Full Auto Friday: Cold enough for Suomi edition (VIDEOS)

During the Winter War in 1939, the masses of Red Army troops crowding into tiny Finland were met by a locally-produced sub gun that spoke 9mm with a universal translator.

Finnish firearm wonk Aimo Lahti crafted his Suomi submachine gun in the early 1920s in .32ACP, and it was adopted by the Finns in 9mm as the KP/-31 using either a 50-round coffin mag or a 71-round drum, and finally a 36-round double.

A simple blowback action in the open-bolt Suomi-konepistooli (Finn for or “Finland-Submachine gun”) kept the gun ticking like a clock while the 12.4-inch rifled barrel coupled with a one-piece wooden stock gave the gun an overall length of 34-inches.

A Tikka-made Suomi KP31 in all its glory. (Photo: RIA)

(Photo: RIA)

With thick milled steel parts instead of stampings and wood instead of plastics, the gun was heavy at just over 10-pounds unloaded. All that weight makes felt recoil in the Suomi a drean when compared to other SMGs.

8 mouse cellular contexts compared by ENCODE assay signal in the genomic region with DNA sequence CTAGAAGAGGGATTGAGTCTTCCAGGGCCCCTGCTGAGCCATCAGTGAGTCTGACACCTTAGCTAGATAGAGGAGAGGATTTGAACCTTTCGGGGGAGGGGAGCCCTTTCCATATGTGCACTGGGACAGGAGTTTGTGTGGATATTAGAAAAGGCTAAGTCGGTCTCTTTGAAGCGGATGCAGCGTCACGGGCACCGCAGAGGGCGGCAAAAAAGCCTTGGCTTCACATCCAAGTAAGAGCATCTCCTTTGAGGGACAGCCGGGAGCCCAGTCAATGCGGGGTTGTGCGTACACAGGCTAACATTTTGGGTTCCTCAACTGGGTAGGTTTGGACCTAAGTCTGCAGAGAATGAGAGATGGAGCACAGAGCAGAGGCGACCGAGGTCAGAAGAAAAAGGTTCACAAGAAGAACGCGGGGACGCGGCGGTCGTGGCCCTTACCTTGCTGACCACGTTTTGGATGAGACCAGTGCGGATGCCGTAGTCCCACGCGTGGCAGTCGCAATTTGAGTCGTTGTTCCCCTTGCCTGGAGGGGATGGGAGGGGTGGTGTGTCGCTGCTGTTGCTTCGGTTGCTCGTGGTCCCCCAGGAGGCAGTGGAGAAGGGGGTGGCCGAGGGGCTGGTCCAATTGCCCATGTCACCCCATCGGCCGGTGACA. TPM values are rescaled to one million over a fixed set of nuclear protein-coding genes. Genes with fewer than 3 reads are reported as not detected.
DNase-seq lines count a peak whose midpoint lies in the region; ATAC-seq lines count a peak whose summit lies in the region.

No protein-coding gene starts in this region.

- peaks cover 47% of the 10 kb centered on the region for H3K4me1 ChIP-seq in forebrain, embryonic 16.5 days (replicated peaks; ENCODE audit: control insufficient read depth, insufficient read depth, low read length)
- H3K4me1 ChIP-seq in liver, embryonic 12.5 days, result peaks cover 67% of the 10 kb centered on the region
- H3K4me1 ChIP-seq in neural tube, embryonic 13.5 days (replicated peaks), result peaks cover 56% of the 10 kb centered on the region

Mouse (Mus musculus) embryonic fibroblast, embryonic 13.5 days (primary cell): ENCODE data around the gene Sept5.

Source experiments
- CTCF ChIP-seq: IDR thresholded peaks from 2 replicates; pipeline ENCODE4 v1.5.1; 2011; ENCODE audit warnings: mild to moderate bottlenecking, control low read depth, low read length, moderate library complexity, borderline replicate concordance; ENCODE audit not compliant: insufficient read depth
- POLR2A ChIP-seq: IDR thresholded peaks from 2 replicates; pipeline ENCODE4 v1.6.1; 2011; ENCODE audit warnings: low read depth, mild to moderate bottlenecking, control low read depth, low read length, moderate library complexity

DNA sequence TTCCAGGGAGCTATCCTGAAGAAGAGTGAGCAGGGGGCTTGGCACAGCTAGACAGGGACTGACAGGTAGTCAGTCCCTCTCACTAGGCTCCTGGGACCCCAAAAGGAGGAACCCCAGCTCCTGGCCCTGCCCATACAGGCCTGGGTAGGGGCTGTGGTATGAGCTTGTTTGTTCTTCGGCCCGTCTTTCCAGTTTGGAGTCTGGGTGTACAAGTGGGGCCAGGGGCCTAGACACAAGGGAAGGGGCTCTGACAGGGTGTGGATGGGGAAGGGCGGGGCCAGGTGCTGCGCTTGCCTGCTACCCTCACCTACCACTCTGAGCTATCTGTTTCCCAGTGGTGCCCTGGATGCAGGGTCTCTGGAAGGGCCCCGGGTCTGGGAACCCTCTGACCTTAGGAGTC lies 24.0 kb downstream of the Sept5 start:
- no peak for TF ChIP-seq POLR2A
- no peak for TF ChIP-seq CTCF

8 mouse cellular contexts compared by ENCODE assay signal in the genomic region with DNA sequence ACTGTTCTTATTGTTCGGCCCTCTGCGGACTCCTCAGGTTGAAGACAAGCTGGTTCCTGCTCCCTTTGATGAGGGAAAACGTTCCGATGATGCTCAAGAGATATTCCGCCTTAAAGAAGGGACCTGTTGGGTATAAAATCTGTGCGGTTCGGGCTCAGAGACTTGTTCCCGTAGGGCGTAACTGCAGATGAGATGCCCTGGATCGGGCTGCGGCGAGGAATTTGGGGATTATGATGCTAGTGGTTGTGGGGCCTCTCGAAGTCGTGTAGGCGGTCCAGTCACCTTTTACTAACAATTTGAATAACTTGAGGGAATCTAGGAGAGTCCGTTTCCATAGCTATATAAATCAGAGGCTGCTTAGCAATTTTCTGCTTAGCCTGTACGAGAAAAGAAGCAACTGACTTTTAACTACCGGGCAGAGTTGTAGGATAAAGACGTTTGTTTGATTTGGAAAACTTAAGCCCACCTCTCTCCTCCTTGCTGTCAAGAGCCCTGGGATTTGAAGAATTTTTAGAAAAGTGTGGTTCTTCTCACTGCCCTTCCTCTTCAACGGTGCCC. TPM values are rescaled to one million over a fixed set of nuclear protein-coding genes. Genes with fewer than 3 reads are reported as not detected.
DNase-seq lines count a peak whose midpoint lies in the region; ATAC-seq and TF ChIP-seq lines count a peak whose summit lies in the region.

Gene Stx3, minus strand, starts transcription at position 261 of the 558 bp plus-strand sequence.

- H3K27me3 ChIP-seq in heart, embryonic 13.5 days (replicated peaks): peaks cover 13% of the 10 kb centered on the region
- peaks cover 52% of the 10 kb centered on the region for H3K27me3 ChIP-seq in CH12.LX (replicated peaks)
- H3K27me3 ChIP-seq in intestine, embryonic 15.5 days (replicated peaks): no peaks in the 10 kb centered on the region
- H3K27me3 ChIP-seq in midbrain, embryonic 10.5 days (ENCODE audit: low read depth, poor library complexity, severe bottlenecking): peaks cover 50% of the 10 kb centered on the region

The gun was well-liked and really successful– so much that the Soviets copied the drum for their PPD-40 and PPSh-41 after being on the receiving end of the Suomi’s 900 rpm burst during the white hell of the 1939-40 Winter War.

You know, in the hands of guys like this:

The popular expression in Finland about the conflict with the Soviets was “There are so many Russians, and our country so small, where will we find room to bury them all?” (Photo: SA-Kuva)

The guns were so popular the Finns kept them in service as late as the 1980s and they were widely used overseas.

Besides the Finnish-made variants, Hispano-Suiza made a licensed copy of the KP31 as the MP43/44 while the Finns’ Nordic neighbor, Sweden, produced the gun in both 9mm Browning Long and 9mm para as the M37/39.

Due to the Hughes Amendment, transferable Suomi’s that still are set to full-Helsinki run in the $20,000-range.

However, there are lots of semi-auto versions floating around by TNW et. al, typically made from Suomi parts kits.

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